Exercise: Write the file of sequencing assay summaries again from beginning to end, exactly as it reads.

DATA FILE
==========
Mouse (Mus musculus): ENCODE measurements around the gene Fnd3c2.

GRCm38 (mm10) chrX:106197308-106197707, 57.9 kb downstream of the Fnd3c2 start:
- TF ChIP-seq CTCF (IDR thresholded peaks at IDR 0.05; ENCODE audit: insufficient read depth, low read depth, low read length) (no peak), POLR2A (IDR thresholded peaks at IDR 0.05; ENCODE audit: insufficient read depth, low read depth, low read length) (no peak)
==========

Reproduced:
Mouse (Mus musculus): ENCODE measurements around the gene Fnd3c2.

GRCm38 (mm10) chrX:106197308-106197707, 57.9 kb downstream of the Fnd3c2 start:
- TF ChIP-seq CTCF (IDR thresholded peaks at IDR 0.05; ENCODE audit: insufficient read depth, low read depth, low read length) (no peak), POLR2A (IDR thresholded peaks at IDR 0.05; ENCODE audit: insufficient read depth, low read depth, low read length) (no peak)